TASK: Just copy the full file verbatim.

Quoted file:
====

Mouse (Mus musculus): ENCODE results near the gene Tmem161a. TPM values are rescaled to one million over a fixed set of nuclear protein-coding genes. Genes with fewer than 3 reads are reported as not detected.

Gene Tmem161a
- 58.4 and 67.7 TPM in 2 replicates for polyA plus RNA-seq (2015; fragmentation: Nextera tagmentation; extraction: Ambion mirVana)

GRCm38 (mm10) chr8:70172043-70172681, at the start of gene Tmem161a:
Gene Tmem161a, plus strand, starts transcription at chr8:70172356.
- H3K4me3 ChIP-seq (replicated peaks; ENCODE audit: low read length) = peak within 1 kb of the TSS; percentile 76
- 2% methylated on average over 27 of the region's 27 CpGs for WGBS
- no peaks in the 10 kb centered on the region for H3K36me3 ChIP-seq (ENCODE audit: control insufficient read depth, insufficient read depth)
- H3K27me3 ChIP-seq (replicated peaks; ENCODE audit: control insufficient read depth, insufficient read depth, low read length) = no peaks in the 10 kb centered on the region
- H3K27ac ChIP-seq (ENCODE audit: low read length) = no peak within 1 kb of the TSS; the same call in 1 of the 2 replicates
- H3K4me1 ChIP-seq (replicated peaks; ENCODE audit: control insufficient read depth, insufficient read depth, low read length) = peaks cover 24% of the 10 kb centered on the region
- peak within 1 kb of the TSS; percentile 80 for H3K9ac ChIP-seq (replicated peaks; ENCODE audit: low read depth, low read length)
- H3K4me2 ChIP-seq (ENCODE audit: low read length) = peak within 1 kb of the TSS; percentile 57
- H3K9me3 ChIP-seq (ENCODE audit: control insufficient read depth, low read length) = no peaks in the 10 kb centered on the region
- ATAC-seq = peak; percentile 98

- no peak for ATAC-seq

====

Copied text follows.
Mouse (Mus musculus): ENCODE results near the gene Tmem161a. TPM values are rescaled to one million over a fixed set of nuclear protein-coding genes. Genes with fewer than 3 reads are reported as not detected.

Gene Tmem161a
- 58.4 and 67.7 TPM in 2 replicates for polyA plus RNA-seq (2015; fragmentation: Nextera tagmentation; extraction: Ambion mirVana)

GRCm38 (mm10) chr8:70172043-70172681, at the start of gene Tmem161a:
Gene Tmem161a, plus strand, starts transcription at chr8:70172356.
- H3K4me3 ChIP-seq (replicated peaks; ENCODE audit: low read length) = peak within 1 kb of the TSS; percentile 76
- 2% methylated on average over 27 of the region's 27 CpGs for WGBS
- no peaks in the 10 kb centered on the region for H3K36me3 ChIP-seq (ENCODE audit: control insufficient read depth, insufficient read depth)
- H3K27me3 ChIP-seq (replicated peaks; ENCODE audit: control insufficient read depth, insufficient read depth, low read length) = no peaks in the 10 kb centered on the region
- H3K27ac ChIP-seq (ENCODE audit: low read length) = no peak within 1 kb of the TSS; the same call in 1 of the 2 replicates
- H3K4me1 ChIP-seq (replicated peaks; ENCODE audit: control insufficient read depth, insufficient read depth, low read length) = peaks cover 24% of the 10 kb centered on the region
- peak within 1 kb of the TSS; percentile 80 for H3K9ac ChIP-seq (replicated peaks; ENCODE audit: low read depth, low read length)
- H3K4me2 ChIP-seq (ENCODE audit: low read length) = peak within 1 kb of the TSS; percentile 57
- H3K9me3 ChIP-seq (ENCODE audit: control insufficient read depth, low read length) = no peaks in the 10 kb centered on the region
- ATAC-seq = peak; percentile 98

- no peak for ATAC-seq